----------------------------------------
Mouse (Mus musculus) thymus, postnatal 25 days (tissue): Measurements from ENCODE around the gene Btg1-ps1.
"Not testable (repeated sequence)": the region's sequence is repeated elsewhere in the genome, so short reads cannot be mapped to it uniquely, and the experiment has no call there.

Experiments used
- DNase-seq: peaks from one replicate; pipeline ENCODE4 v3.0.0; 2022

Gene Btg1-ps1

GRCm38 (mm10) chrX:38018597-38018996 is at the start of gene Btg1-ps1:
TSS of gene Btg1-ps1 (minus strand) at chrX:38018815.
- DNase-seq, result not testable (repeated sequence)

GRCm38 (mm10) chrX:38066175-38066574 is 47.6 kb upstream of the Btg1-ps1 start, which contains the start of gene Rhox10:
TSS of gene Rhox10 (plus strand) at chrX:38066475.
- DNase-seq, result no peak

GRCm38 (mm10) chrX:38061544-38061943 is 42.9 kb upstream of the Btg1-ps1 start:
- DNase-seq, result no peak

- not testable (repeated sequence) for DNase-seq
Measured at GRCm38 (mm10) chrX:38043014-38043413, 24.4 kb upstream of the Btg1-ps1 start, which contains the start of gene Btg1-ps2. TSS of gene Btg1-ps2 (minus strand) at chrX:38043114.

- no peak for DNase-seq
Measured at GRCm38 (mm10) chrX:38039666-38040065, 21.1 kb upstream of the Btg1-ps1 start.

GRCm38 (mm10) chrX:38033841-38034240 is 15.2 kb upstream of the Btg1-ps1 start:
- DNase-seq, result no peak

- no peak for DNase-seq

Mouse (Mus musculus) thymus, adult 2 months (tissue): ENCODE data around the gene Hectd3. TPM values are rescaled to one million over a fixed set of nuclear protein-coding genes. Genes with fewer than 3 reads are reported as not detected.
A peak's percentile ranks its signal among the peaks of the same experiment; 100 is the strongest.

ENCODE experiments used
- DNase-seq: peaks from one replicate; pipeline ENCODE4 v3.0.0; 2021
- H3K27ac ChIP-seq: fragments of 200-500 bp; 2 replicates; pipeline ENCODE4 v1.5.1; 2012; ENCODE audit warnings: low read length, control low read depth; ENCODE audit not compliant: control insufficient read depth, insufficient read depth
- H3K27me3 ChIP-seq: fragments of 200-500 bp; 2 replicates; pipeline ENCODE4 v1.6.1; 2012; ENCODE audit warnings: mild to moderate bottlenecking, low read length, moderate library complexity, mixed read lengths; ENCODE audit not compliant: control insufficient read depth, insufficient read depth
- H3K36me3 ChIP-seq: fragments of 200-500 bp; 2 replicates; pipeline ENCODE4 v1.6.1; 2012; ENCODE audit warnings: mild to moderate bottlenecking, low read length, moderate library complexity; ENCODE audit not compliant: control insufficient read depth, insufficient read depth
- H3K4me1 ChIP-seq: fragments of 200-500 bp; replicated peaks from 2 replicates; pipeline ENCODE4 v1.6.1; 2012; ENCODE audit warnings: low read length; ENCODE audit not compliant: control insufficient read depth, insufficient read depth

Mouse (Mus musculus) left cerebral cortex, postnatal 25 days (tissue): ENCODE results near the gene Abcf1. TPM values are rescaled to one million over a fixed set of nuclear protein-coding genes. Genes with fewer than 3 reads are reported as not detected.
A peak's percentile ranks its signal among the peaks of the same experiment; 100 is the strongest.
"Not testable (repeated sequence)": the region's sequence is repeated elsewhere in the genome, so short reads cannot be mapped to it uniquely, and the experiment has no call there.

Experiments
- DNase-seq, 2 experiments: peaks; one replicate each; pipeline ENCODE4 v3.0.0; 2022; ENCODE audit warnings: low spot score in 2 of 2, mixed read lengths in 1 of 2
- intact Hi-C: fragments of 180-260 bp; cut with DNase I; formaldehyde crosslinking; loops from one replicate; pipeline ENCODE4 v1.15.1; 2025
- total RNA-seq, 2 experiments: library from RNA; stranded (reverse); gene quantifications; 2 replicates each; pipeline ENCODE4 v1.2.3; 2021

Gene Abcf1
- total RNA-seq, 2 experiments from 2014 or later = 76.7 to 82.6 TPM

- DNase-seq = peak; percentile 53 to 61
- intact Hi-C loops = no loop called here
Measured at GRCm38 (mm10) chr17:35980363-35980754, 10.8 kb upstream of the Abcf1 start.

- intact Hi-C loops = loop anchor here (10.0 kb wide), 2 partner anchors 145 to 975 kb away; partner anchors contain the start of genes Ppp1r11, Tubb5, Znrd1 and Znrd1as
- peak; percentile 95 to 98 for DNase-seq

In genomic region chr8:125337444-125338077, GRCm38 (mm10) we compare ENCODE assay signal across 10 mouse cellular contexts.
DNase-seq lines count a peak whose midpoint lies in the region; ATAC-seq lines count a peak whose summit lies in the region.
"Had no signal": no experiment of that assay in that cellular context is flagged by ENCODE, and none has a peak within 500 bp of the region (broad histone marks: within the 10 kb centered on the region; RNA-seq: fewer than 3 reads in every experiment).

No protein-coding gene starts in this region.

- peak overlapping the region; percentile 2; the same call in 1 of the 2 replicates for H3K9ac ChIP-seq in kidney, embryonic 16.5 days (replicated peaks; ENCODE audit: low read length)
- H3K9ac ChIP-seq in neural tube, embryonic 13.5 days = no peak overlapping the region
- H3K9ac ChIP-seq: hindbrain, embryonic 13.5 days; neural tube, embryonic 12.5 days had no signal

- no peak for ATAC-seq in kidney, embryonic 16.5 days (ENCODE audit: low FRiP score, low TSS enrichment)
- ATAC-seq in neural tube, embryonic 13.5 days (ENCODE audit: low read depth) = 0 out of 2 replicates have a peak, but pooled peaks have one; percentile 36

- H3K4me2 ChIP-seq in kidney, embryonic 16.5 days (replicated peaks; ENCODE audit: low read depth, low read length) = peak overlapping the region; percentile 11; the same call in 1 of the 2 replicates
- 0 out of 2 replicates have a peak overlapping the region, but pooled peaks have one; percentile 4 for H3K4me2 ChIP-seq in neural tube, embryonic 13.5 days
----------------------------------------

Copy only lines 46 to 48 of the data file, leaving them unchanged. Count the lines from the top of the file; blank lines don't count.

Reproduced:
No protein-coding gene starts in this region.

- peak overlapping the region; percentile 2; the same call in 1 of the 2 replicates for H3K9ac ChIP-seq in kidney, embryonic 16.5 days (replicated peaks; ENCODE audit: low read length)
- H3K9ac ChIP-seq in neural tube, embryonic 13.5 days = no peak overlapping the region